Improving lung clearance would make a significant difference in the health and wellbeing of people with cystic fibrosis. However, the mechanics of how the lungs are cleared, and the impact of subtle differences in the cellular machinery used to do this are poorly understood. In this SRC, Professor Cicuta and colleagues will develop and apply pioneering new methods to study the mechanics of lung clearance, as a basis for developing effective and personalised therapeutic approaches in the future.
Cells that line the lungs have an efficient system for keeping the lungs clear and infection-free. This involves tiny hairs on the surface of lung cells, called cilia, sweeping away liquid containing any trapped particles and bugs. The way that each cilia beats – the force of the beat, the angle they beat at and also whether they’re beating in time with their neighbours – makes a difference in how effectively they can clear particles and bugs from the lungs.
In a similar way, the properties of the mucus that the cilia are moving, for example how thick or thin the mucus is and how stretchy it is, will also impact the effectiveness of lung clearance. Until very recently, detailed methods to study how cilia beat and the properties of mucus were not possible. Professor Cicuta and his co-investigators on this SRC are pioneering new ways to study them.
Researchers have already identified several versions of some genes that control lung clearance, eg the way cilia beat, or the properties of mucus. In this SRC, researchers aim to find out how different versions of lung clearance genes affect what happens in cystic fibrosis. In the future this knowledge could give new insights into delivering personalised medicines.
Aims of the project
1. Clinical study to understand more about the genetic variation in lung clearance
From a list of lung clearance genes where one or more version of the gene has been found, the SRC team have chosen five genes to study in more detail in cystic fibrosis. The researchers will recruit people into a clinical study and compare which version of the gene each participant has with the severity of their symptoms, in order to understand the effect of these genetic variations on disease progression. They’ll also ask participants to donate samples for research, so the effect of these genetic variations on lung clearance can be studied in more detail in other parts of the programme.
2. Generation of genetically comparable lung cells for lab research
Everyone has hundreds of genetic variations, so when researchers want to study the effects of one specific genetic variation, all of the other variations can create ‘noise’ in the analysis and give misleading results. By using stem cells and gene-editing techniques, it is possible to make pairs of lung cells in the lab where the only difference between the pair is whether they have the rare or common version of the specific gene the researchers want to study. To create these types of cells in the lab is extremely time consuming and requires considerable technical expertise.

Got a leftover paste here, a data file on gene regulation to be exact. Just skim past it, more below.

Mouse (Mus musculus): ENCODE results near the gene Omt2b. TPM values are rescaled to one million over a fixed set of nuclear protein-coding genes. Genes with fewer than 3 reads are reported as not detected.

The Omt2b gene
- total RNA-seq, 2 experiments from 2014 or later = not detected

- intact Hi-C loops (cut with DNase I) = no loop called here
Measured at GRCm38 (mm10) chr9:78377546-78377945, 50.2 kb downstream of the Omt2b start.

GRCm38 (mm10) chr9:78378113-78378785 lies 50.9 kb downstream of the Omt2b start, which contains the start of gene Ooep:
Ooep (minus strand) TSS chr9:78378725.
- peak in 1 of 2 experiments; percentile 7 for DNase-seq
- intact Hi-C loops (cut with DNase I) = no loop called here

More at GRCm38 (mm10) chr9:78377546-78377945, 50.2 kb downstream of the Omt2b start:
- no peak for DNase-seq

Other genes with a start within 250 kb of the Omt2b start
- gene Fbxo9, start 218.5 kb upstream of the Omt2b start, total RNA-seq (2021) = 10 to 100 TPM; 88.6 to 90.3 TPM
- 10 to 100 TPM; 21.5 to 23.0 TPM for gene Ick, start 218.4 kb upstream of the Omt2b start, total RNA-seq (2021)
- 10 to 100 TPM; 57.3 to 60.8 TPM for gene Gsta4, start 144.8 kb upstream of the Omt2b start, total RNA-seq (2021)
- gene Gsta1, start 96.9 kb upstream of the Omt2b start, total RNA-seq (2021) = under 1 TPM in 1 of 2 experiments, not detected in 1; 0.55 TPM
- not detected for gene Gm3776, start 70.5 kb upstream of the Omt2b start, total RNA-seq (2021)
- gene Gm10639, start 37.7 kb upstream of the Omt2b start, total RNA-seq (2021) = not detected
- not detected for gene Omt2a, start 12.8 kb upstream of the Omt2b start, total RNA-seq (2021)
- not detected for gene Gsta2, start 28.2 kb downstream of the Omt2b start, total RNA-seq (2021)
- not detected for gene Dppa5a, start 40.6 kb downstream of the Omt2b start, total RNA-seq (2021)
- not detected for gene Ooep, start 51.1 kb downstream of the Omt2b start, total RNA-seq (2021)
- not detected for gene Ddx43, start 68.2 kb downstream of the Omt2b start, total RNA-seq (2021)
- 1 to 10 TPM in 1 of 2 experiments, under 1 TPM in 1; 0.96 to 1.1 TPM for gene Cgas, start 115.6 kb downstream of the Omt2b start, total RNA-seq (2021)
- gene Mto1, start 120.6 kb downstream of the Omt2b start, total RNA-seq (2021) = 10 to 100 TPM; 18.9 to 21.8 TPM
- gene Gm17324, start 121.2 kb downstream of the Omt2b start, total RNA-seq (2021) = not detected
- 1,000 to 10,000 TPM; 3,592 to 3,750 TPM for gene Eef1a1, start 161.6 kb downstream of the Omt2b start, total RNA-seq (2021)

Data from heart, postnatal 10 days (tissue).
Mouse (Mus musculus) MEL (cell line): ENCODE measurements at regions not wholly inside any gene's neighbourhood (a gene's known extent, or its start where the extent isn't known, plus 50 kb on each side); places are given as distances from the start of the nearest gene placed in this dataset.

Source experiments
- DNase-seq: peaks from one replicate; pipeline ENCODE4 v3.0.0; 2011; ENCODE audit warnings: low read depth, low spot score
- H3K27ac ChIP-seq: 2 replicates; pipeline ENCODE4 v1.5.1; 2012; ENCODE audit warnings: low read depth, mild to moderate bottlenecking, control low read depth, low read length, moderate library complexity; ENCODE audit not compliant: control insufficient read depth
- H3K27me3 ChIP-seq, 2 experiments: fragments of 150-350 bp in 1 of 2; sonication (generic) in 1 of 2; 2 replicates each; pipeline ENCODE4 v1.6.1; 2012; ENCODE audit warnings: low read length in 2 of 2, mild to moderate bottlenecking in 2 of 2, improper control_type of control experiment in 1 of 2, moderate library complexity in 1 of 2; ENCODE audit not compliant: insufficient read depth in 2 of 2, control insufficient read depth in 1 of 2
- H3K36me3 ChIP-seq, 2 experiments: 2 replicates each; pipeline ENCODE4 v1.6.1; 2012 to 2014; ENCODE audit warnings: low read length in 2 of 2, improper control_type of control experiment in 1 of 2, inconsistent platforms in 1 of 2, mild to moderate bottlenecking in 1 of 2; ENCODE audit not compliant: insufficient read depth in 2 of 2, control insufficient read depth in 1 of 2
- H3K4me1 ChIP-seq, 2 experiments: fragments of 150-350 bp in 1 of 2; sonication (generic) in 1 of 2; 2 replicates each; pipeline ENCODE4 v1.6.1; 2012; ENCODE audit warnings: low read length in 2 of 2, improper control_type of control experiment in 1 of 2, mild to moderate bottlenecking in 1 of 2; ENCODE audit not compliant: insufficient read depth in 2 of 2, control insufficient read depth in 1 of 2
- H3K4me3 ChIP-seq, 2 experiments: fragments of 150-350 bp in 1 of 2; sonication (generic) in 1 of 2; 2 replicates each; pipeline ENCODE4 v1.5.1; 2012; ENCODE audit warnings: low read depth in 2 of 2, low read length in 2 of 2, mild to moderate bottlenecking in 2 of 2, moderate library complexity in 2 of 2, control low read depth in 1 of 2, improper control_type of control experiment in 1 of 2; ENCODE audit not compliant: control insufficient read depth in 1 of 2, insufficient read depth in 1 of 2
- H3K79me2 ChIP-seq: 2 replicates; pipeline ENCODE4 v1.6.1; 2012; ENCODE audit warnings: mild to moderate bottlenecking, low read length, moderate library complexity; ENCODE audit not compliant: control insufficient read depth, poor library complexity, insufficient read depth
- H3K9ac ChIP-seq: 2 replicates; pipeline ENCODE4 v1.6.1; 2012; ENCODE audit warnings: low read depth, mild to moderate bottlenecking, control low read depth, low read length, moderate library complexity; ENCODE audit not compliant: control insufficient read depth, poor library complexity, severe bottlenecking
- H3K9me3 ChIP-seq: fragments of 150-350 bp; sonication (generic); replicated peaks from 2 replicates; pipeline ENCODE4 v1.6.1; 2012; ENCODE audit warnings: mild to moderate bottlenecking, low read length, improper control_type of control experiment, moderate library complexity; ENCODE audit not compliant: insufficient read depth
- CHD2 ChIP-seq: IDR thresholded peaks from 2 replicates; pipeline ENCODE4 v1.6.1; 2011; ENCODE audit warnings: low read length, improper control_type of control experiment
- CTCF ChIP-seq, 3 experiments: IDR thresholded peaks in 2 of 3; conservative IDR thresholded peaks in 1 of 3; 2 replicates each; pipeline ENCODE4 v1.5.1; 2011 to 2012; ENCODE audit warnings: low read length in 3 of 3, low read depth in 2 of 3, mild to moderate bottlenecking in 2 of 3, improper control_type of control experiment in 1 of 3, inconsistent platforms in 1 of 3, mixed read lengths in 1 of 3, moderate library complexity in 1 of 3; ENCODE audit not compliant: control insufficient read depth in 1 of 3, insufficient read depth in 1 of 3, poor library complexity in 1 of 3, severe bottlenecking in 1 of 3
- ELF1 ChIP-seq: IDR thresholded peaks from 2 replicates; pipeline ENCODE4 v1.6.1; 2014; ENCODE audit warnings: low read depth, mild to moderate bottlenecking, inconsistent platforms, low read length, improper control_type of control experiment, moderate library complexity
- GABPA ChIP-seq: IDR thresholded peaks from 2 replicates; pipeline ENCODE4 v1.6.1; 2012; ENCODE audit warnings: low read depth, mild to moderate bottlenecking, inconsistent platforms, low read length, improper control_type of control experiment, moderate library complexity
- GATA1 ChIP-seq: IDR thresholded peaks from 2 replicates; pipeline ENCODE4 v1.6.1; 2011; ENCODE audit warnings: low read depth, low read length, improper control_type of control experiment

3. Studying the movement of the cilia
Professor Cicuta’s lab at the Cavendish Laboratory of the University of Cambridge have expertise in studying cilia movement and co-ordination, and developing physics models to describe and predict them. They plan to model cilia movement and co-ordination in CF, and in particular to study the effects lung clearance genetic variations have on these movements. They will also develop an easier way of measuring and applying their models, creating a simple measurement usable by those not expert in this area.
4. Studying the properties of mucus in lung cells
In many cases, in order to understand the properties of a biological fluid, it is necessary to remove it from its natural surroundings and study it in artificial conditions in the lab. In doing this, allowances have to be made for how the experimental set up itself affects the results. The goal is always to study biology in a way that makes the least change possible to how it works naturally in the body.
SRC co-investigator Professor Gerard Fuller is Professor of Chemical Engineering at Stanford University in the USA, and his lab has pioneered a new approach for measuring the properties of mucus, where the measurements can be made without disturbing how the cells are growing. This is the most realistic way to date of studying the properties of mucus and it will be used in this SRC to understand what’s happening in cystic fibrosis.
Who is involved?
Principal investigator: Professor Pietro Cicuta, University of Cambridge
- Professor Ludovic Vallier, Cambridge Stem Cell Institute, University of Cambridge
- Dr Scott Randell, Marsico Lung Institute, University of North Carolina, Chapel Hill, USA
- Dr Charles Haworth, Royal Papworth Hospital, Cambridge
- Professor Gerald Fuller, School of Engineering, Stanford University, California, USA
- Professor Andres Floto, University of Cambridge